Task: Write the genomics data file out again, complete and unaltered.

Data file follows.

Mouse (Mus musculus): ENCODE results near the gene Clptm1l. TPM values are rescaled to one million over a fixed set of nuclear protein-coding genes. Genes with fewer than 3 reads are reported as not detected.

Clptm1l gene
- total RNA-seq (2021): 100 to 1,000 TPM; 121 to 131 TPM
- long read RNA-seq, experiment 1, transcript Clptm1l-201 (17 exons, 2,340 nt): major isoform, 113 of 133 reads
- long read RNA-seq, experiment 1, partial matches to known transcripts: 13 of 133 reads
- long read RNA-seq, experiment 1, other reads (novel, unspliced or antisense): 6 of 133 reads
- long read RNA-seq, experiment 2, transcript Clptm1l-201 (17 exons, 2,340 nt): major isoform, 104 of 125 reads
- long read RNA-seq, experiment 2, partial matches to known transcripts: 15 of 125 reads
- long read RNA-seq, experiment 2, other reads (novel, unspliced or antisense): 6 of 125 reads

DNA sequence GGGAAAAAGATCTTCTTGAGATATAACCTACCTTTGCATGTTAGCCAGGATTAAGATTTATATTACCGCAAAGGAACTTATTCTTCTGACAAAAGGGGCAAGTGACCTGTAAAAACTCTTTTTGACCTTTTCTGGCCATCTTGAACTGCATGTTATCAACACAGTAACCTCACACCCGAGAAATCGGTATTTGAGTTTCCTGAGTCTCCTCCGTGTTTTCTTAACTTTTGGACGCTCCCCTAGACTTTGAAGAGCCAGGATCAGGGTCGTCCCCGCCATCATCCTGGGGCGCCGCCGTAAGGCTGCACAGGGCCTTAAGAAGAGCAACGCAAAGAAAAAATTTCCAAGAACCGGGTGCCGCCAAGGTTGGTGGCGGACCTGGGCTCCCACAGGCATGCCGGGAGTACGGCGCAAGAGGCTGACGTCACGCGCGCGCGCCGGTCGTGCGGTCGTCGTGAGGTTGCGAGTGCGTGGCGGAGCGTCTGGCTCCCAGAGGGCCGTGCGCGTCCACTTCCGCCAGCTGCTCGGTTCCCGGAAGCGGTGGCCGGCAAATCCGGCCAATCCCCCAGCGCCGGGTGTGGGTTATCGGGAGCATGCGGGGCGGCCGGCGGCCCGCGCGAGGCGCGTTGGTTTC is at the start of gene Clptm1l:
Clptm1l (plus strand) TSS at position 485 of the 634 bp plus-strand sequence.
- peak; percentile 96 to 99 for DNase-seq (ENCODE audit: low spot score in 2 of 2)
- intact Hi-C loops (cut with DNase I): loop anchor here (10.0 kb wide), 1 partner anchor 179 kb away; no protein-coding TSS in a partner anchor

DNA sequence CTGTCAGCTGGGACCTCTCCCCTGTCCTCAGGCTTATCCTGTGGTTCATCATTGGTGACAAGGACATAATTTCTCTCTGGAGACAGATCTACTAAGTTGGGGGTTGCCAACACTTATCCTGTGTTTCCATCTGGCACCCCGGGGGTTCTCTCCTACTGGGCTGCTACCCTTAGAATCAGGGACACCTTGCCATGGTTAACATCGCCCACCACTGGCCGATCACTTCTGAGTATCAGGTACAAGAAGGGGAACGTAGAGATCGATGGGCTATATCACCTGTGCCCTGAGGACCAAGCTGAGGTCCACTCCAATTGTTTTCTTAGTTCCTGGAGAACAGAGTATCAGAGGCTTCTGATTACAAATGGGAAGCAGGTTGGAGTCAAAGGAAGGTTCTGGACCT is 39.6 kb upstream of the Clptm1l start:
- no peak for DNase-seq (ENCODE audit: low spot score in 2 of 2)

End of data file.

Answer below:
Mouse (Mus musculus): ENCODE results near the gene Clptm1l. TPM values are rescaled to one million over a fixed set of nuclear protein-coding genes. Genes with fewer than 3 reads are reported as not detected.

Clptm1l gene
- total RNA-seq (2021): 100 to 1,000 TPM; 121 to 131 TPM
- long read RNA-seq, experiment 1, transcript Clptm1l-201 (17 exons, 2,340 nt): major isoform, 113 of 133 reads
- long read RNA-seq, experiment 1, partial matches to known transcripts: 13 of 133 reads
- long read RNA-seq, experiment 1, other reads (novel, unspliced or antisense): 6 of 133 reads
- long read RNA-seq, experiment 2, transcript Clptm1l-201 (17 exons, 2,340 nt): major isoform, 104 of 125 reads
- long read RNA-seq, experiment 2, partial matches to known transcripts: 15 of 125 reads
- long read RNA-seq, experiment 2, other reads (novel, unspliced or antisense): 6 of 125 reads

DNA sequence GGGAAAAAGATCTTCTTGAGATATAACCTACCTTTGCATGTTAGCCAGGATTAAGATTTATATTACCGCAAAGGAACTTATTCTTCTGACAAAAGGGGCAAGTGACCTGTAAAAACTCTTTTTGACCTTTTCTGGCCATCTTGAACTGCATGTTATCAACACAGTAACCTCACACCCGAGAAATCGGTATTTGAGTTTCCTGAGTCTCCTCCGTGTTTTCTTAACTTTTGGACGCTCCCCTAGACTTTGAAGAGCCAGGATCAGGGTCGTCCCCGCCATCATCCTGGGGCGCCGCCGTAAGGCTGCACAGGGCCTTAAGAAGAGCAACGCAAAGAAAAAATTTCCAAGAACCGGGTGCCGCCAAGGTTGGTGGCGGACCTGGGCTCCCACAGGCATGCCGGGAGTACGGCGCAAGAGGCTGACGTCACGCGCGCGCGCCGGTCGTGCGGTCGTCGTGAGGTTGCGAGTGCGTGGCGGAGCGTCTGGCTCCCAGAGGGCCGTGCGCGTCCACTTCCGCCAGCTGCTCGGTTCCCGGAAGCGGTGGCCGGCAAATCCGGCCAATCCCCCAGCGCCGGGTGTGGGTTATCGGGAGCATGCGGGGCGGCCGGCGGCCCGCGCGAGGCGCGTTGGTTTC is at the start of gene Clptm1l:
Clptm1l (plus strand) TSS at position 485 of the 634 bp plus-strand sequence.
- peak; percentile 96 to 99 for DNase-seq (ENCODE audit: low spot score in 2 of 2)
- intact Hi-C loops (cut with DNase I): loop anchor here (10.0 kb wide), 1 partner anchor 179 kb away; no protein-coding TSS in a partner anchor

DNA sequence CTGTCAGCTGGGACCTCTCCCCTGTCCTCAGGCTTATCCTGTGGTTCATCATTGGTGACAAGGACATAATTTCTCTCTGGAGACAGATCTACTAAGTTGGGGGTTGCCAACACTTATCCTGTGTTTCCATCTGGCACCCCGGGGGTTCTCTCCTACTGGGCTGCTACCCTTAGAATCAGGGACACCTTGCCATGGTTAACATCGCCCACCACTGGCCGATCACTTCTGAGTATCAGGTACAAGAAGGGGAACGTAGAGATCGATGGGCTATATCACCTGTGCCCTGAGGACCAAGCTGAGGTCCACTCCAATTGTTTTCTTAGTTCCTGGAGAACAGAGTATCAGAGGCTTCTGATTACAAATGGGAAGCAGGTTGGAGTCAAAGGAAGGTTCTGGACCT is 39.6 kb upstream of the Clptm1l start:
- no peak for DNase-seq (ENCODE audit: low spot score in 2 of 2)